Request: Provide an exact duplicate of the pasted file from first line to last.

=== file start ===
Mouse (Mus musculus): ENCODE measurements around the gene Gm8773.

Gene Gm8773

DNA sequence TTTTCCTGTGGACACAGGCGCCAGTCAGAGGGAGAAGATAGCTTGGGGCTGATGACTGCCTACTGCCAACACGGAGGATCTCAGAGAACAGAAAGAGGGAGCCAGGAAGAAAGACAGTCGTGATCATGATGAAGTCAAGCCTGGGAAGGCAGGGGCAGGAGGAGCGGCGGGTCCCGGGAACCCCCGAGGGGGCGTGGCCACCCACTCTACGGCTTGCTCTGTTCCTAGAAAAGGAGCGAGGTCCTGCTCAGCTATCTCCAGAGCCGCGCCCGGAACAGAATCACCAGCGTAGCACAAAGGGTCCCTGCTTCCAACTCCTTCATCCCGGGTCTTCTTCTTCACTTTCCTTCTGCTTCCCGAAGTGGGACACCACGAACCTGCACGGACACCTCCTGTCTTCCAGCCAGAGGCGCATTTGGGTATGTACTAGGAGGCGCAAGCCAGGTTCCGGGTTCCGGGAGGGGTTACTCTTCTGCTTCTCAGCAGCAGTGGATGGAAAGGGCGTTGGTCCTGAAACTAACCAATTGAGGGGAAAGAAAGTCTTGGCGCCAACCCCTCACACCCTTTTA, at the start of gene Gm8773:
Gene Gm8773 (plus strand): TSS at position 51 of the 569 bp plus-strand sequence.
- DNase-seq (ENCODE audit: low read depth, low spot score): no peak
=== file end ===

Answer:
Mouse (Mus musculus): ENCODE measurements around the gene Gm8773.

Gene Gm8773

DNA sequence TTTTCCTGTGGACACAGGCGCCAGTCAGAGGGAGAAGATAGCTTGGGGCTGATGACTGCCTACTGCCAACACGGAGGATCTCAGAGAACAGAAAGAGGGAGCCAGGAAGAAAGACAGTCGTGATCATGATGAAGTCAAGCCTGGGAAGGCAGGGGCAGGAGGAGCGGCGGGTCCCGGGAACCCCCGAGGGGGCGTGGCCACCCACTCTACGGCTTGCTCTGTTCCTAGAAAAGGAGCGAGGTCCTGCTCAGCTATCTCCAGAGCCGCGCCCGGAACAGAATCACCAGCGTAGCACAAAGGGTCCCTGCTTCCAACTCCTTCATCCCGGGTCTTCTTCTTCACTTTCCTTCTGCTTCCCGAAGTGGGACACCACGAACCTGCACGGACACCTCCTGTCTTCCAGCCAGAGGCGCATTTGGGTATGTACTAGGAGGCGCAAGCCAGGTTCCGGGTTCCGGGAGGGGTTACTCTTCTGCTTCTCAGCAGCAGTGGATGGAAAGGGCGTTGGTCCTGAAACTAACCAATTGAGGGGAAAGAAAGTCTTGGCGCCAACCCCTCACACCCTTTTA, at the start of gene Gm8773:
Gene Gm8773 (plus strand): TSS at position 51 of the 569 bp plus-strand sequence.
- DNase-seq (ENCODE audit: low read depth, low spot score): no peak